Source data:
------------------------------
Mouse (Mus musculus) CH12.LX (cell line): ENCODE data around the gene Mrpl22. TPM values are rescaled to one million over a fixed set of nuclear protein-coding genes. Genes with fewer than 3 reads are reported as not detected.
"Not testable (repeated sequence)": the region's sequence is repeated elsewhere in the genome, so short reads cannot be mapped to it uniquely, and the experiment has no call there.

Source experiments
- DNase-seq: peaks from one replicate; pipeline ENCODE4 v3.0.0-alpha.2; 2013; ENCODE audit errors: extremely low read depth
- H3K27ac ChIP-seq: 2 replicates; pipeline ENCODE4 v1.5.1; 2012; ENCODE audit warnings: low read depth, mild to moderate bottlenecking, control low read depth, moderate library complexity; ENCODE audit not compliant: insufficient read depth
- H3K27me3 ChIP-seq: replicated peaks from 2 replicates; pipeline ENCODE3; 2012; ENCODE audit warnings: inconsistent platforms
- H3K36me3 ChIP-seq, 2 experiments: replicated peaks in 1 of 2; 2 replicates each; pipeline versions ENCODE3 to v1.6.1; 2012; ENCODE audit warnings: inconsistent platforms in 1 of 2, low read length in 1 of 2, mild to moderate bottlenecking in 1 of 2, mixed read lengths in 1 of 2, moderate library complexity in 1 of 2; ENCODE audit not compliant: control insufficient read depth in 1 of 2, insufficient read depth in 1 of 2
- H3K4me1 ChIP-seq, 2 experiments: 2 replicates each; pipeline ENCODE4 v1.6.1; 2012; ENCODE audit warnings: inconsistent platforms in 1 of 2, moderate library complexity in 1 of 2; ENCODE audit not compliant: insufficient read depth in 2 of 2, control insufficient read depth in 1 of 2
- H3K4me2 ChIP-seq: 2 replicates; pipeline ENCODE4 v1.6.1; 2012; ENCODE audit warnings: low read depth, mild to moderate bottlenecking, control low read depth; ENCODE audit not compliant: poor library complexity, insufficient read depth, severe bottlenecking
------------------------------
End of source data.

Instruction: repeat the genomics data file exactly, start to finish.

Mouse (Mus musculus) CH12.LX (cell line): ENCODE data around the gene Mrpl22. TPM values are rescaled to one million over a fixed set of nuclear protein-coding genes. Genes with fewer than 3 reads are reported as not detected.
"Not testable (repeated sequence)": the region's sequence is repeated elsewhere in the genome, so short reads cannot be mapped to it uniquely, and the experiment has no call there.

Source experiments
- DNase-seq: peaks from one replicate; pipeline ENCODE4 v3.0.0-alpha.2; 2013; ENCODE audit errors: extremely low read depth
- H3K27ac ChIP-seq: 2 replicates; pipeline ENCODE4 v1.5.1; 2012; ENCODE audit warnings: low read depth, mild to moderate bottlenecking, control low read depth, moderate library complexity; ENCODE audit not compliant: insufficient read depth
- H3K27me3 ChIP-seq: replicated peaks from 2 replicates; pipeline ENCODE3; 2012; ENCODE audit warnings: inconsistent platforms
- H3K36me3 ChIP-seq, 2 experiments: replicated peaks in 1 of 2; 2 replicates each; pipeline versions ENCODE3 to v1.6.1; 2012; ENCODE audit warnings: inconsistent platforms in 1 of 2, low read length in 1 of 2, mild to moderate bottlenecking in 1 of 2, mixed read lengths in 1 of 2, moderate library complexity in 1 of 2; ENCODE audit not compliant: control insufficient read depth in 1 of 2, insufficient read depth in 1 of 2
- H3K4me1 ChIP-seq, 2 experiments: 2 replicates each; pipeline ENCODE4 v1.6.1; 2012; ENCODE audit warnings: inconsistent platforms in 1 of 2, moderate library complexity in 1 of 2; ENCODE audit not compliant: insufficient read depth in 2 of 2, control insufficient read depth in 1 of 2
- H3K4me2 ChIP-seq: 2 replicates; pipeline ENCODE4 v1.6.1; 2012; ENCODE audit warnings: low read depth, mild to moderate bottlenecking, control low read depth; ENCODE audit not compliant: poor library complexity, insufficient read depth, severe bottlenecking